Review of the Godox AD200 Pocket Flash

Rear-Curtain Sync

Using the rear-curtain (or second-curtain) sync feature of the Godox AD200, you can shoot some really creative and cool photos with long exposures.

Ideally, when you shoot using a flash, the light gets fired from the flash the moment the shutter opens. So if you are shooting a long exposure photo of two seconds, the flash will fire the moment you press the shutter release button, and whatever happens after that does not get exposed properly.

But by using the second-curtain sync feature, you can instead make the flash fire right before the shutter closes. Considering the above example, the flash will now fire just before the 2-second exposure is completed and the shutter closes.

Using this feature might sound confusing, but trust me, once you practice you may fall in love with it.

Flash Exposure Compensation

Assume flash exposure compensation to be exactly like the exposure compensation feature of your DSLR camera. If you feel that you are not getting the desired exposure in your photo while using the flash in TTL, or if you plan to try something different, you can adjust the flash exposure compensation.

This amazing feature lets you reduce or increase the flash output as per your desire, all you have to do is adjust the exposure value to your requirements. This is basically like shooting in aperture priority or shutter priority mode, without getting into manual mode.

Review of the Godox AD200 Pocket Flash

Flash Output

The AD200 has a guide number of 60 and the flash output that you get is almost three times of what any flagship Speedlight can provide. I was able to expose my subject correctly while shooting outdoors in bright daylight conditions, and believe me when I say that the flash is powerful enough to overpower the background light.

Imagine using three speedlights at a time and on the other hand using just one Godox AD200 flash. The light output shall be almost the same. For me, it has performed amazingly well even in low light conditions as I used the built-in LED light to ensure that the focus and flash exposure was correct.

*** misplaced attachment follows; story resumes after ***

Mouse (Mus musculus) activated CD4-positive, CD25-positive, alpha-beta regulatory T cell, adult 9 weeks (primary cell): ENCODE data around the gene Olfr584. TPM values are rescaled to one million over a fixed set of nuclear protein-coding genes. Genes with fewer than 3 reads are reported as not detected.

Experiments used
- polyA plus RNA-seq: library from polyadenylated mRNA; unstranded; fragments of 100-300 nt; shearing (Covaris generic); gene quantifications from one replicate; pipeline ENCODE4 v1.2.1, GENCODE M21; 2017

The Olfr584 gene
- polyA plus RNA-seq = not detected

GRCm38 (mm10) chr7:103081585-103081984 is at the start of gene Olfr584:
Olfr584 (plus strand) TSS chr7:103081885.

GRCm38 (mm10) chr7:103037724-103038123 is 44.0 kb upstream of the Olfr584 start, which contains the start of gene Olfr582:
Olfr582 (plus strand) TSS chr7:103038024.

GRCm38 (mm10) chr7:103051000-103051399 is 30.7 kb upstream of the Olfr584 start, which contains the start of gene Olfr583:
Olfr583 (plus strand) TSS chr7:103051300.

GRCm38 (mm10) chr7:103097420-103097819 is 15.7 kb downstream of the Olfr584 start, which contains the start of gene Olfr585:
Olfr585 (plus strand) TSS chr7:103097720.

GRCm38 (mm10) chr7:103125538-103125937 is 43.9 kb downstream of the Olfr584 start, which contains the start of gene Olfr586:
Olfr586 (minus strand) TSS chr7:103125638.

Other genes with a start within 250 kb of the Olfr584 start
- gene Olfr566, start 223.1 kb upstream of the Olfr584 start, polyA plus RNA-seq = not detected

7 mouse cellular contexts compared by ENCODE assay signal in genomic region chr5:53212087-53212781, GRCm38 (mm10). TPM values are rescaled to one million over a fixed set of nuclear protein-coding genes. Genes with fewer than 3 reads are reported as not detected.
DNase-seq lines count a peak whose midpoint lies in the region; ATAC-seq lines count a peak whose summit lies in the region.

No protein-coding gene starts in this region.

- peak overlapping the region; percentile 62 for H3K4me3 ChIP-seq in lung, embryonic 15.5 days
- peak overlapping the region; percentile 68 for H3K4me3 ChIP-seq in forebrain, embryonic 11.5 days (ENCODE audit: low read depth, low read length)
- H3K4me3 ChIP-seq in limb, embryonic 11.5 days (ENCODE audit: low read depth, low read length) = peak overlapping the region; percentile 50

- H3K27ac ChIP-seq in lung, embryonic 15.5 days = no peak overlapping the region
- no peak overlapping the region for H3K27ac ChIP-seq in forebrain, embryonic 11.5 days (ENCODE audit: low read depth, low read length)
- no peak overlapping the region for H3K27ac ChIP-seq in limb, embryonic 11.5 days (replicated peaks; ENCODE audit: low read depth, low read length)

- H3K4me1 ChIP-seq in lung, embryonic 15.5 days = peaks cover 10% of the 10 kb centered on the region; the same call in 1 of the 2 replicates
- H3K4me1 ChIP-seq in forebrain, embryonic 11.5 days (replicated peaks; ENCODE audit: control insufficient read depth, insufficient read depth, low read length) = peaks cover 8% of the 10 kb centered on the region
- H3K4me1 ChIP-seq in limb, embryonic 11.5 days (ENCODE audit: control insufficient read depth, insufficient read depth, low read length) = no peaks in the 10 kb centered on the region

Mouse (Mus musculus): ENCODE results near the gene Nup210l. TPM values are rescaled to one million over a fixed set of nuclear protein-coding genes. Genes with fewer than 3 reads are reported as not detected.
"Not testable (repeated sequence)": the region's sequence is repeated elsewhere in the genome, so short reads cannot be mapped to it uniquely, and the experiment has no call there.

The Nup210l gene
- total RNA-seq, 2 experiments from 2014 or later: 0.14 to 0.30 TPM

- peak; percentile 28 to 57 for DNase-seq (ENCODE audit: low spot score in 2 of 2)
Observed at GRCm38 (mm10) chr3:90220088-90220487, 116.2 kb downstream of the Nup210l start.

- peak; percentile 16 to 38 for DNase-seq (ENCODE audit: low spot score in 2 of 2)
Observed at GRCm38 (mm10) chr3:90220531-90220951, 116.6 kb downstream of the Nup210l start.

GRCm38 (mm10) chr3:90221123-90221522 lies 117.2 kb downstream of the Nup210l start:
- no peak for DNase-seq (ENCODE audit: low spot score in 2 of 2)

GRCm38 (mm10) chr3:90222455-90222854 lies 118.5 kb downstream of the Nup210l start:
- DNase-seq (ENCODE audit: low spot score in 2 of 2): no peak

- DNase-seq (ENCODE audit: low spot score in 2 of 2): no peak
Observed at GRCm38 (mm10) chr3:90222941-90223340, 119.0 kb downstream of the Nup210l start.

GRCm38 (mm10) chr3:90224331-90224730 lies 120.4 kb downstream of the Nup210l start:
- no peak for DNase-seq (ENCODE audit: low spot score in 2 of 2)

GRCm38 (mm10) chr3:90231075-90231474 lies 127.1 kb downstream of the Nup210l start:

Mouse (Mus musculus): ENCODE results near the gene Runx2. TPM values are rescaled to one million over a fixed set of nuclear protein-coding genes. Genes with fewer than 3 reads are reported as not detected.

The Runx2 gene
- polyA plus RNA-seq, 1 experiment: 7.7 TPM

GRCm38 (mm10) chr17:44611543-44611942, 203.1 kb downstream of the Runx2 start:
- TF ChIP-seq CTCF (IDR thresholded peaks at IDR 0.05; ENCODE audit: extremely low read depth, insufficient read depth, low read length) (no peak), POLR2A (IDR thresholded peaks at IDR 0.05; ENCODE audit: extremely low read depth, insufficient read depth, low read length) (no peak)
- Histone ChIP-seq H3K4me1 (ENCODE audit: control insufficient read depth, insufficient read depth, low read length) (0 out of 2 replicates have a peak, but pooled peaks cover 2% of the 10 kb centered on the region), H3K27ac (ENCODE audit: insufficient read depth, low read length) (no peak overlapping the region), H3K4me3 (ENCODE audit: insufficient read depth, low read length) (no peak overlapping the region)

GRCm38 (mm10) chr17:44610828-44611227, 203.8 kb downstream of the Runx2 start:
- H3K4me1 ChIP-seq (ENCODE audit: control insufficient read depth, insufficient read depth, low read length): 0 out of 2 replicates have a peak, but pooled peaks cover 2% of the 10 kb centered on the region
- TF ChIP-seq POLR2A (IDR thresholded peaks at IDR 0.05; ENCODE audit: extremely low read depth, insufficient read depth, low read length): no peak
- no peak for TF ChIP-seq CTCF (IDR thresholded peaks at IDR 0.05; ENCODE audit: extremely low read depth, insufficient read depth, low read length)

Godox AD200 Flash Recycle Time

The recycle time also plays an important role while deciding on the perfect flash, so here are some tests that I conducted to figure out the recycle time of this flash at various powers.

The recycle time on this flash at full power is quite impressive:

  • While using the flash at 1/1 (full) power, the recycle time that I got was just less than 2 seconds.
  • While using the flash at 1/2 power, the recycle time that I get was almost half a second.

I mostly use a flash when I’m shooting fashion and portraits, and with this swift recycle time I hardly miss any shots. Even if you plan to buy this flash for wedding, action, or event photography, I am sure you will thank me later.

Review of the Godox AD200 Pocket Flash

Would I recommend this?

At $299, this pocket flash by Godox looks like an ideal choice for a fashion, wedding, event, or even sports photographer. This flash has almost all the features that you, as a hobbyist or as a professional photographer, would require to get the desired results, with almost three times the power of a regular speedlight.

I have been using this portable flash for almost 6 months now, and I do not have any major complaints about this beauty, except for the display panel which could be better for outdoor visibility.

The best part about the Godox AD200 is that there is a universal model of this pocket flash. This means that you can pair this flash with the compatible trigger (Canon, Nikon or Sony) and use it as an off-camera light source. So if you own multiple brand cameras, this is another reason you should consider investing your $299 in this Godox flash.

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Kunal Malhotra
Kunal Malhotra

is a photography enthusiast whose passion for photography started 6 years back during his college days. Kunal is also a photography blogger, based out of Delhi, India. He loves sharing his knowledge about photography with fellow aspiring photographers by writing regular posts on his blog. Some of his favorite genres of photography are product, street, fitness, and architecture.